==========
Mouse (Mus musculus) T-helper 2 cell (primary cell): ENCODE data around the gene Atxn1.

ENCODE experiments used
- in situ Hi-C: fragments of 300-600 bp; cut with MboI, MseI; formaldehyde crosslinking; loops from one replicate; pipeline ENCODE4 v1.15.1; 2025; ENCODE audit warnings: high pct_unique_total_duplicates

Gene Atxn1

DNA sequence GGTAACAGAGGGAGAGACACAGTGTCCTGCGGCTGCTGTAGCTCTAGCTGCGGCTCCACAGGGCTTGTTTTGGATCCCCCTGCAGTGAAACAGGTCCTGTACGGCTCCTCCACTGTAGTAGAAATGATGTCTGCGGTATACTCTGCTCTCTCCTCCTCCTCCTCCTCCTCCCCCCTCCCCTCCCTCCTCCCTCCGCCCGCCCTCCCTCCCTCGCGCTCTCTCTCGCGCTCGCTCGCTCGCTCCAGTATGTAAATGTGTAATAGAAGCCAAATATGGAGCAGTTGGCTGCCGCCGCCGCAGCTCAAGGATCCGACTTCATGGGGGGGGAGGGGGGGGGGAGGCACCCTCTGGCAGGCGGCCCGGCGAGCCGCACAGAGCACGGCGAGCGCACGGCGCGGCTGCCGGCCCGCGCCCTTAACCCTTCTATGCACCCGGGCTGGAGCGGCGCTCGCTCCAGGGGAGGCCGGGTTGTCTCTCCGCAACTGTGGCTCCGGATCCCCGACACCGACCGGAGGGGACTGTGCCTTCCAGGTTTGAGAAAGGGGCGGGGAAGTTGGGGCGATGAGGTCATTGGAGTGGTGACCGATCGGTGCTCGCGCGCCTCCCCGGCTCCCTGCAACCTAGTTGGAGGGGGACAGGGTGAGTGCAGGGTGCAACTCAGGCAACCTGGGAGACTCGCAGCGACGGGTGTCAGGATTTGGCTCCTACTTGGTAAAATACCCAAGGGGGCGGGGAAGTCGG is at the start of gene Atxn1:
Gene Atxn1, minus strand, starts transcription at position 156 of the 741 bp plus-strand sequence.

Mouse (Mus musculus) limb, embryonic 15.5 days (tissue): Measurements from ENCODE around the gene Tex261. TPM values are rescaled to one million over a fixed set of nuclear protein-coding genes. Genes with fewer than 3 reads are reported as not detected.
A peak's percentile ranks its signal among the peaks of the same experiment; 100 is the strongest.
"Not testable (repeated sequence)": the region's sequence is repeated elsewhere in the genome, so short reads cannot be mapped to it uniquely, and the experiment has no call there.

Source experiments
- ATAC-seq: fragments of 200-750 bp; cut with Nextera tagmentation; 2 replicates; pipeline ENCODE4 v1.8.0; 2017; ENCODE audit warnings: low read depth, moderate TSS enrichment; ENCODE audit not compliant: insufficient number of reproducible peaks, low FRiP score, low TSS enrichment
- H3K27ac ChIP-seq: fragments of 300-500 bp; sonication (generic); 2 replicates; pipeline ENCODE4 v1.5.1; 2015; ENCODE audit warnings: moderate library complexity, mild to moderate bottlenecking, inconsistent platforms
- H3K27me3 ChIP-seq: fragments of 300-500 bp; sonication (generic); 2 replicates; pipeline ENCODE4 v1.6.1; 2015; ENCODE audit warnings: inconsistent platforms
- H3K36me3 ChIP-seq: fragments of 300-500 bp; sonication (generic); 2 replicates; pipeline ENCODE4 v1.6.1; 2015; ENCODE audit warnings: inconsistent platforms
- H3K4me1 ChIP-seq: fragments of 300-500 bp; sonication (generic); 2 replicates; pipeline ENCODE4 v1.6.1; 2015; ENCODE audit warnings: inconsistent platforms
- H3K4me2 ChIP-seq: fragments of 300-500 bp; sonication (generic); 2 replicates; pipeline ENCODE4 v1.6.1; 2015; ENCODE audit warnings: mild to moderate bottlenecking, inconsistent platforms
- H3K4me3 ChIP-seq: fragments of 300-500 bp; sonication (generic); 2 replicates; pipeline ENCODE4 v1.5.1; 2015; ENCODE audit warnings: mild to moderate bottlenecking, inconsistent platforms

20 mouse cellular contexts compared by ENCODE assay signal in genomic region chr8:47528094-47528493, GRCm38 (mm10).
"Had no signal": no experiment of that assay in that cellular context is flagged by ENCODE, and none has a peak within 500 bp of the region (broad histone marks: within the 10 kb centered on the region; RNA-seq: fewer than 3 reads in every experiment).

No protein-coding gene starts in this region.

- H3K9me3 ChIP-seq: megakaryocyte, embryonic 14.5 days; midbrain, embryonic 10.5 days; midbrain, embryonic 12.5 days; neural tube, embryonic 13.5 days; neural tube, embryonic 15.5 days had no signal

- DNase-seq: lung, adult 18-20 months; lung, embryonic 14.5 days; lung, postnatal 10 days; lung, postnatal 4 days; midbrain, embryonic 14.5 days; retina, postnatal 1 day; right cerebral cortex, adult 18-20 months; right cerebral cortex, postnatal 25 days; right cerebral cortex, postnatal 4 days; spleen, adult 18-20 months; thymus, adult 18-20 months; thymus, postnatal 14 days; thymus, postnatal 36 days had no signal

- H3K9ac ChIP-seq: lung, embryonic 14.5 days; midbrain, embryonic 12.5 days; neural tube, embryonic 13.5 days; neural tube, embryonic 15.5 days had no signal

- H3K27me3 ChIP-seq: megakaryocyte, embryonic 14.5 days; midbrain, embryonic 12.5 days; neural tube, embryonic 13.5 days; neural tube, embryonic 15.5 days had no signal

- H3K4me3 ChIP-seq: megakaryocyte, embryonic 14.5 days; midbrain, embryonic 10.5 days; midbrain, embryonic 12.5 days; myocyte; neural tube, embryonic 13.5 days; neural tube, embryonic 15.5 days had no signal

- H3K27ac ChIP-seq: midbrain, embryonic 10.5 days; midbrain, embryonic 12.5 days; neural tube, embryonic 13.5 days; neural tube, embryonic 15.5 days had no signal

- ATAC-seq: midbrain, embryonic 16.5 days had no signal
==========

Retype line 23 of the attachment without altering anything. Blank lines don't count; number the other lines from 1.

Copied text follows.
- H3K9ac ChIP-seq: lung, embryonic 14.5 days; midbrain, embryonic 12.5 days; neural tube, embryonic 13.5 days; neural tube, embryonic 15.5 days had no signal